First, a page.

Changping, in north Beijing, is semi-arid and 400 m above sea level. Its average annual temperature is 11.8[degrees]C, and it has 163 frost-free days. Average annual rainfall is 496mm, and >65% of the rainfall occurs during June-September. A single crop of spring maize is typically sown in March and harvested in July.
Figure 1 shows the mean annual rainfall (8 years) and distribution of mean monthly rainfall and temperature at the 2 sites during the study from 2000 to 2007. During the experimental period, the weather conditions were close to the long-term average; although some deviations occurred, these were not closely linked to patterns found in the experimental data. At both sites, the soils are defined as silt loam according to the USDA texture classification system. Soil chemical and physical properties used in the study (in 1999) at both sites are reported in Table 1.
[FIGURE 1 OMITTED]
At both the Daxing and Changping sites, 3 tillage treatments were used: ST, NT, and CT. ST included sub-soiling with retention of all surface plant residues. NT consisted of zero tillage; planting was through the previous plant residues. CT consisted of manually removing all plant residues from the soil surface, followed by mouldboard ploughing and planting. The operation schedules of the 3 treatments in both Daxing and Changping are shown in Table 2. During the experimental years 2000-07, maize was planted on the same date for ST, NT, and CT treatments in each year in the 1-crop-a-year region of Changping, while in the annual double-cropping region of Daxing, the planting time of maize and wheat for CT was 2-3 days later than for ST and NT treatments due to excessive tillage (ploughing, harrowing, levelling, etc.) for seedbed preparation.
The experimental design was a randomised block with 3 replications. At both locations, each plot was 10m wide and 50m long. At Daxing, winter variety Jingdong-6 was planted at a seeding rate of 120kg/ha, and summer maize variety Jingyu-13, the most widely used commercial seed variety in the region, was planted at a seeding rate of 37.5kg/ha. Urea (CO[[N[H.sub.2]].sub.2]), [(N[H.sub.4]).sub.2]HP[O.sub.4], and KCl ([K.sub.2]O content: 60%) was applied to provide 95 kg N/ha, 75 kg P/ha, and 40 kg K/ha as the basal N, P, K fertiliser at planting time. An additional 50 kgN/ha was applied at first-node stage for winter wheat. Summer maize sowing density was 7 plants/[m.sup.2] and a complete fertiliser (N-[P.sub.2][O.sub.5]-[K.sub.2]O) was applied at the rate of 85 kg N/ha, 45 kg P/ha, and 40 kg K/ha at planting. Roundup (glyphosate, 10%) was used for weed control during the summer maize growing season.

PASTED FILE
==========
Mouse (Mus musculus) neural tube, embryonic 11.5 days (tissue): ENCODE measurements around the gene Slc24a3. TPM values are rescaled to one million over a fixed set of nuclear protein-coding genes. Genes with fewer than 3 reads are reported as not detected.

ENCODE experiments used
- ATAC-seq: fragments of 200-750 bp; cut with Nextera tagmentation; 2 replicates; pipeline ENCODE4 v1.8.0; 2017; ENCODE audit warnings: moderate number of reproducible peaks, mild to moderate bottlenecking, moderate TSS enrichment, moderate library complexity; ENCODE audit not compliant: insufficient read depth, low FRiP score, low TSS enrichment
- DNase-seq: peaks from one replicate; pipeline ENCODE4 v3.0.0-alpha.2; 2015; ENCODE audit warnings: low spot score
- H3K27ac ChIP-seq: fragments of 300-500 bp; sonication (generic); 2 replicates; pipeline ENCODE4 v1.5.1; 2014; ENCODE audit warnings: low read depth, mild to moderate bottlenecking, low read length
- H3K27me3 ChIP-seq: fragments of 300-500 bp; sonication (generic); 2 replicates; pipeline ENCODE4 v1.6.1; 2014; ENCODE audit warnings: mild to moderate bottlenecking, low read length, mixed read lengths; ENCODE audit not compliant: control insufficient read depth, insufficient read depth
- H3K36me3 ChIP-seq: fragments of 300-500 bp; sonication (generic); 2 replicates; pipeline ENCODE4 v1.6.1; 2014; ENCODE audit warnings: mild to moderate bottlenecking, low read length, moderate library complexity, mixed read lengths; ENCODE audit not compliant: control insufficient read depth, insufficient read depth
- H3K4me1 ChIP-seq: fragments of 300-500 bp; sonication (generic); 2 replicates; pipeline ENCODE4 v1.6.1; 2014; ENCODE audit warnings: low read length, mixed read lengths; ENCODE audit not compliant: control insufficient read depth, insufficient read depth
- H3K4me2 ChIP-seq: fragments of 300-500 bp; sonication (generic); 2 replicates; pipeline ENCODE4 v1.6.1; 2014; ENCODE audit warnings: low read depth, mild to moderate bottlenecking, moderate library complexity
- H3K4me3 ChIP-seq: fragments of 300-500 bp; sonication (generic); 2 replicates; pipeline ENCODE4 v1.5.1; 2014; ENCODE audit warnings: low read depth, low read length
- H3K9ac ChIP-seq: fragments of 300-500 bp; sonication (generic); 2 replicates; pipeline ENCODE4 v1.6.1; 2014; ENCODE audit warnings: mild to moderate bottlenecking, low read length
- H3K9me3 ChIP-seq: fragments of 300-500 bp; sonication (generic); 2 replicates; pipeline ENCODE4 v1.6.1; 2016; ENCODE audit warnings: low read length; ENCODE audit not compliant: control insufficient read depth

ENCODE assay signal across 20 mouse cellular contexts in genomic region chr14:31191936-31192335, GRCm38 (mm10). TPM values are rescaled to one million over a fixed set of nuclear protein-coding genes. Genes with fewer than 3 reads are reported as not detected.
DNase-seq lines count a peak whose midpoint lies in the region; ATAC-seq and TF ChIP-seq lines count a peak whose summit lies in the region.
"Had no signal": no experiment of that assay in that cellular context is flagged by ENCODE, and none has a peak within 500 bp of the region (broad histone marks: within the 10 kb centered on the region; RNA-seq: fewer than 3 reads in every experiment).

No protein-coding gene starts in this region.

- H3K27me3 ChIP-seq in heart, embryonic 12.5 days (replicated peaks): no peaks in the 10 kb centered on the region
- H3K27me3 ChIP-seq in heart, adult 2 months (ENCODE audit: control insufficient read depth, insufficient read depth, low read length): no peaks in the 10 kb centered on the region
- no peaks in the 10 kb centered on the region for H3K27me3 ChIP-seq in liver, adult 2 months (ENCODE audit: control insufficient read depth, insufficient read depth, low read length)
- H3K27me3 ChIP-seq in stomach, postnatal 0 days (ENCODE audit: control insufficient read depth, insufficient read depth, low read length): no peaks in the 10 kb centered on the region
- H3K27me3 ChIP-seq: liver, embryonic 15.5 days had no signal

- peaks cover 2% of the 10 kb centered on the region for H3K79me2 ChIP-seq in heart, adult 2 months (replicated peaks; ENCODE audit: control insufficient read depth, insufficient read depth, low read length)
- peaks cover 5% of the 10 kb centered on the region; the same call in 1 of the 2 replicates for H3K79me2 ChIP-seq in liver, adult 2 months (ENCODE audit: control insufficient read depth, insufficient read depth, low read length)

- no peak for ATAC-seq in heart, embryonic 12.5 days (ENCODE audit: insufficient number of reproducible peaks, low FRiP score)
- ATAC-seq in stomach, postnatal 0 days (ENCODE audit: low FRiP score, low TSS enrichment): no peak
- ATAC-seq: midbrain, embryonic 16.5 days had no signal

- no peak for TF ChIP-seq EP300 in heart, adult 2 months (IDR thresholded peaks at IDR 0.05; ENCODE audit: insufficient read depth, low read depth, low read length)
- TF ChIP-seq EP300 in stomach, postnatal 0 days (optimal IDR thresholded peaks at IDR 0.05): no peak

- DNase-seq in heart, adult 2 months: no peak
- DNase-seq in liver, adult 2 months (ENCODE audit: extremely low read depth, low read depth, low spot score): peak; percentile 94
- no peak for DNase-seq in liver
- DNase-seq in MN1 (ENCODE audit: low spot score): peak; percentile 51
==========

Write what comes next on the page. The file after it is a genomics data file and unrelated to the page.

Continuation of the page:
At Changping, the spring maize variety Nongda-108 (seeding rate: 37.5kg/ha) was used in the experiment. The complete fertiliser (N-[P.sub.2][O.sub.5]-[K.sub.2]O) was applied to provide 150 kg N/ha, 95 kg P/ha, and 70 kg K/ha in each plot. Weeds were controlled during the maize-growing season by means of specific herbicides: 41% Roundup (2.25 L/ha) + 40% Acetochlar (2.25 L/ha).
The 2BMFS-5/10 no-tillage wheat-maize seeder (Fig. 2), matched with a 37kW class tractor, was used for no-tillage seeding of both wheat and maize for ST and NT treatments in both sites. The no-till seeder cleans strips by residue chopping and rotary hoeing in front of knife-type tine openers, and the seeder can drop the seed for wheat after maize harvesting. The metal press wheels are used to firm the seed and fertiliser at depths of 50 and 100mm, respectively. The seeder can plant 10 rows of wheat or 5 rows of maize simultaneously. For wheat, the seed openers were set to 20-cm row space to provide maximum residue coverage. For maize, they were set to the 50-cm row space commonly used by local farmers, with an operating width of 2.0 m. In CT treatment at both sites, wheat and maize were planted in ploughed fields using the local 12-row and 4-row seed drill, respectively, which were set to the same row spaces (wheat: 20cm; maize: 50cm) as the 2BMFS-5/10 no-tillage seeder for ST and NT treatments.
[FIGURE 2 OMITTED]
Rainfall was monitored throughout the experiment by a solar-powered automatic weather station, and data were recorded automatically by data loggers.
Soil sampling and preparation
Soil samples at both sites were collected in October 2007 (at Daxing, after maize harvesting and before wheat seeding; at Changping, fallow). In each plot, 1 soil sample was formed by 5 subsamples for aggregate-stability analysis, soil organic matter (SOM), and available N and P determination, which were taken at 0-0.10, 0.10-0.20, and 0.20-0.30m depths. Each soil sample was first passed through an 8-mm sieve by gently breaking apart the soil. Clods, pebbles, and aggregates >8 mm were discarded. Five undisturbed soil cores were taken from the same 3 depths in each plot for determination of soil porosity. All the soil samples were air-dried for 24 h in the laboratory before analysis.